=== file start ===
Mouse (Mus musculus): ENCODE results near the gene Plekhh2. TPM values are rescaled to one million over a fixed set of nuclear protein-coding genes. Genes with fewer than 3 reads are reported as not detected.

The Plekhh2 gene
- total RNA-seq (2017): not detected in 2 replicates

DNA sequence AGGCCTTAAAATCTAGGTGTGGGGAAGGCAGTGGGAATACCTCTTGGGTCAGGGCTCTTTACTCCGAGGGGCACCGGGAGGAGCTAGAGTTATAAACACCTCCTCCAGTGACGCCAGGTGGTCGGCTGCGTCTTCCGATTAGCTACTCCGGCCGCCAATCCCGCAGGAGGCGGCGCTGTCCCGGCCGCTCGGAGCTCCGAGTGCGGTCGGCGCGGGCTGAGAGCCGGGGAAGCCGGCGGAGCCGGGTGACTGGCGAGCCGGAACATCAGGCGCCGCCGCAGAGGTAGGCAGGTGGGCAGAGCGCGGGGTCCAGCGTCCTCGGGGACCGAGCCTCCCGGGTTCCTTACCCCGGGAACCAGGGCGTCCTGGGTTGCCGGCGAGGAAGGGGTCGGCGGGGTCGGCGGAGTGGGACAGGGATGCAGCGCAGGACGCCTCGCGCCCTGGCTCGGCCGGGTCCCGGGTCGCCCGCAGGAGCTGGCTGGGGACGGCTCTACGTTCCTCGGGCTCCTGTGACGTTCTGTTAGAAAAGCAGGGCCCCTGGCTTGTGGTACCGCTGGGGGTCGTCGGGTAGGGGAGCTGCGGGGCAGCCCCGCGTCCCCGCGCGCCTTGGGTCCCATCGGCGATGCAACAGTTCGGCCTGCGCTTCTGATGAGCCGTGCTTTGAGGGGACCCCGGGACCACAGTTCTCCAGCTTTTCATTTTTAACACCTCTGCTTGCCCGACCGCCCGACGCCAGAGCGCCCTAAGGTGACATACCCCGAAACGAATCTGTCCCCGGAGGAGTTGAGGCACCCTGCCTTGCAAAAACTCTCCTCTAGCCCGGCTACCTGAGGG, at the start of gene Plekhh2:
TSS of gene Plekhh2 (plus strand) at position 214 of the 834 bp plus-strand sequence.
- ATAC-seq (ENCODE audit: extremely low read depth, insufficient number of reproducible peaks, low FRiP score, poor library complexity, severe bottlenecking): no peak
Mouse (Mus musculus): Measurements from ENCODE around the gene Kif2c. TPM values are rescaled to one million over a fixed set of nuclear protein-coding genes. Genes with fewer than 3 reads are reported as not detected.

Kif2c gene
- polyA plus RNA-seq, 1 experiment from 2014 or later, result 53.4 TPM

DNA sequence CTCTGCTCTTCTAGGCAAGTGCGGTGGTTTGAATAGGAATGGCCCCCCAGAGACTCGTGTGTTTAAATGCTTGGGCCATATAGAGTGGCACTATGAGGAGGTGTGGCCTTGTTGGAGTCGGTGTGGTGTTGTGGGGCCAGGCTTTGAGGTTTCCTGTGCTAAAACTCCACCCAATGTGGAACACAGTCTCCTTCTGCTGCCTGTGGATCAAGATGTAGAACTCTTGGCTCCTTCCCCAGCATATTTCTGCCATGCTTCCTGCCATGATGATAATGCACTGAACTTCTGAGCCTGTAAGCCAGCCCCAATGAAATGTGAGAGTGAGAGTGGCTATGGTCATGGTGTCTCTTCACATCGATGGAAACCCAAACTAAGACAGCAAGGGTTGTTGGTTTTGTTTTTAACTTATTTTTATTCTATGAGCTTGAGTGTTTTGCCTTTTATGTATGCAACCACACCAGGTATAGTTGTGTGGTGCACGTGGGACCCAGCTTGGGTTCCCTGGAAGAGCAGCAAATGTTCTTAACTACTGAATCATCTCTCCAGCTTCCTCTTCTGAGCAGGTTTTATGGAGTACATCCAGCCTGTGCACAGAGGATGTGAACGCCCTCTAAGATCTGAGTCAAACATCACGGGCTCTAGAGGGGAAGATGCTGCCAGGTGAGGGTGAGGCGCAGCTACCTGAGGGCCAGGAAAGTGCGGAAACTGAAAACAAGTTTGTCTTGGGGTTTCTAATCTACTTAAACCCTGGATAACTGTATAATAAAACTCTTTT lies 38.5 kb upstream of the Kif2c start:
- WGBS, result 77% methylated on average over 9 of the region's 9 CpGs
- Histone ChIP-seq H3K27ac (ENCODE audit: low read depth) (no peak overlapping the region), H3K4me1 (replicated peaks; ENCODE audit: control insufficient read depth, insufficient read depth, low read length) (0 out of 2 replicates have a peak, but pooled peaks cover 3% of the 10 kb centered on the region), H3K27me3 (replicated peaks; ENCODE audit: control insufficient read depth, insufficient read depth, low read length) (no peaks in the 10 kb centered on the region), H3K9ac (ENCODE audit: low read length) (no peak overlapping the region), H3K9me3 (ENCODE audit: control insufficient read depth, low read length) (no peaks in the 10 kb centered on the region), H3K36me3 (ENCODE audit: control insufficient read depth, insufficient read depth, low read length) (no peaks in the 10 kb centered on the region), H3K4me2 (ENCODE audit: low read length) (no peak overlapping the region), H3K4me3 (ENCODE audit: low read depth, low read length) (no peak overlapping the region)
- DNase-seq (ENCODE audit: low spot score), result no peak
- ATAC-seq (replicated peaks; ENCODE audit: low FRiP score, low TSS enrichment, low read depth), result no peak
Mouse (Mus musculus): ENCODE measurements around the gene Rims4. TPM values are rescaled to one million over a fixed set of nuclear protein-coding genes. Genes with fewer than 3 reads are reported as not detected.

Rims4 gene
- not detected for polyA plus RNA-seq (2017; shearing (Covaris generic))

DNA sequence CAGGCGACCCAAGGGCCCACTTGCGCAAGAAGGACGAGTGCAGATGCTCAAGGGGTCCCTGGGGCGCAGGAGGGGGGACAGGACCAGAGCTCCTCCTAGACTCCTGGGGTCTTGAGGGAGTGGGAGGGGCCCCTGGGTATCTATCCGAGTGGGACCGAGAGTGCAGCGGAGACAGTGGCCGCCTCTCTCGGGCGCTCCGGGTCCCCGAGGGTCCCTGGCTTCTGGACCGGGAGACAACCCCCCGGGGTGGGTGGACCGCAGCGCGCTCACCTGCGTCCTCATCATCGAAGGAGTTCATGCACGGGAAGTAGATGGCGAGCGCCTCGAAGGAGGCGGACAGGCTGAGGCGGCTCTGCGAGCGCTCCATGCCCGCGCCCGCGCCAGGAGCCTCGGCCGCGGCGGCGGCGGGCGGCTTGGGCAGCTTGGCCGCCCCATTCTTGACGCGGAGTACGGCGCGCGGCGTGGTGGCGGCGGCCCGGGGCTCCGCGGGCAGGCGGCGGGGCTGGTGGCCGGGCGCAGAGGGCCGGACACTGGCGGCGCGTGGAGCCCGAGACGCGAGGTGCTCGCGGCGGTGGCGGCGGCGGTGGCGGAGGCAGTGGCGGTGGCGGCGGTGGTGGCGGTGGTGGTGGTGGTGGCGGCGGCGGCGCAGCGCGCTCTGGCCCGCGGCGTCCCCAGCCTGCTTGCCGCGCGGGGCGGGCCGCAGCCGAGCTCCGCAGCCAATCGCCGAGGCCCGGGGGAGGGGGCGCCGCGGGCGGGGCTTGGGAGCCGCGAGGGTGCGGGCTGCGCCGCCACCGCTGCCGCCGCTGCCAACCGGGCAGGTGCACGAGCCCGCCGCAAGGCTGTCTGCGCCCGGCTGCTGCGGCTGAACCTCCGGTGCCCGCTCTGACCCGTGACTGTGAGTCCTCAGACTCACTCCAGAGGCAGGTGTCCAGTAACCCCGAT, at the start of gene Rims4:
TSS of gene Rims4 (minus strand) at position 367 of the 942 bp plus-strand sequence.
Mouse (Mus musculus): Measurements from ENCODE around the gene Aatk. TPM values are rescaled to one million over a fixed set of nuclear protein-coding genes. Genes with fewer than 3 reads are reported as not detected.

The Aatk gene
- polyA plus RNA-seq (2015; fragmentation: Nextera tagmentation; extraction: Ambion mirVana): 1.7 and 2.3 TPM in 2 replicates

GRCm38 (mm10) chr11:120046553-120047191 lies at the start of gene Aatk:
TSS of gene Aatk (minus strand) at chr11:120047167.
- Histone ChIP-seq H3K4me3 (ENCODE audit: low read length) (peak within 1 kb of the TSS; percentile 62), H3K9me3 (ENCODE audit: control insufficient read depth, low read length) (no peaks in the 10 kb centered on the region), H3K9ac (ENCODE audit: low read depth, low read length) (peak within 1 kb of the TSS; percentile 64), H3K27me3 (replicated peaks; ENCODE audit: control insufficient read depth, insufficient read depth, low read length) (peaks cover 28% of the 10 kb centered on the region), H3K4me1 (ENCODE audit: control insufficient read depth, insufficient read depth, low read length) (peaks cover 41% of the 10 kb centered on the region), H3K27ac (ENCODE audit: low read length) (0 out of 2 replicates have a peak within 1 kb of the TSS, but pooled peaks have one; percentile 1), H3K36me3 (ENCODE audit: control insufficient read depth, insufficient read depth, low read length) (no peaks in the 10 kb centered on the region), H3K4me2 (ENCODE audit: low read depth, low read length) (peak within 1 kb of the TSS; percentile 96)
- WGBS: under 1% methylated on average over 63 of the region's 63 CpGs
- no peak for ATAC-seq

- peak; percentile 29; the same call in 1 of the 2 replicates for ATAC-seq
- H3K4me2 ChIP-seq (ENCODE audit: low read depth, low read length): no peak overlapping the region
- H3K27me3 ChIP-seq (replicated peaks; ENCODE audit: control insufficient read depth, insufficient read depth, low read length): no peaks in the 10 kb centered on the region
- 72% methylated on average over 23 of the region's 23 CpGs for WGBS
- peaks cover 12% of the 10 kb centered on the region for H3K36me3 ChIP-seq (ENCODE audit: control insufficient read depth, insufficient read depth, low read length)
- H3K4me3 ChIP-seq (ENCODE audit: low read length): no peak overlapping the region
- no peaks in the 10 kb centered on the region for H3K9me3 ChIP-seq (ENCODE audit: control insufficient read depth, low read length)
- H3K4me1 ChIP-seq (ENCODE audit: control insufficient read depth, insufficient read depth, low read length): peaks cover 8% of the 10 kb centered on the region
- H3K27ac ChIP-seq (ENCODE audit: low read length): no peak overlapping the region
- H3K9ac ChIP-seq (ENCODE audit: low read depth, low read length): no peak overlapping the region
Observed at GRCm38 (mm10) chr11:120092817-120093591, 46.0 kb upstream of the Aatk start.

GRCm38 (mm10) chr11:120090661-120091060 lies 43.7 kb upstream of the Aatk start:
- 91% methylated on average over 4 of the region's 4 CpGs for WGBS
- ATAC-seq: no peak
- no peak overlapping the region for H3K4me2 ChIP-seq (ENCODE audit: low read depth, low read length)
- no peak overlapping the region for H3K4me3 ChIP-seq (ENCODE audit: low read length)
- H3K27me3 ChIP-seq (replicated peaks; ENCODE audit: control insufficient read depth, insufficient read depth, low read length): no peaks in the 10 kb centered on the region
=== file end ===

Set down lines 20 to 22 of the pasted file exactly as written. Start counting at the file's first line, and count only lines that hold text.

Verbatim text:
Mouse (Mus musculus): Measurements from ENCODE around the gene Aatk. TPM values are rescaled to one million over a fixed set of nuclear protein-coding genes. Genes with fewer than 3 reads are reported as not detected.

The Aatk gene
- polyA plus RNA-seq (2015; fragmentation: Nextera tagmentation; extraction: Ambion mirVana): 1.7 and 2.3 TPM in 2 replicates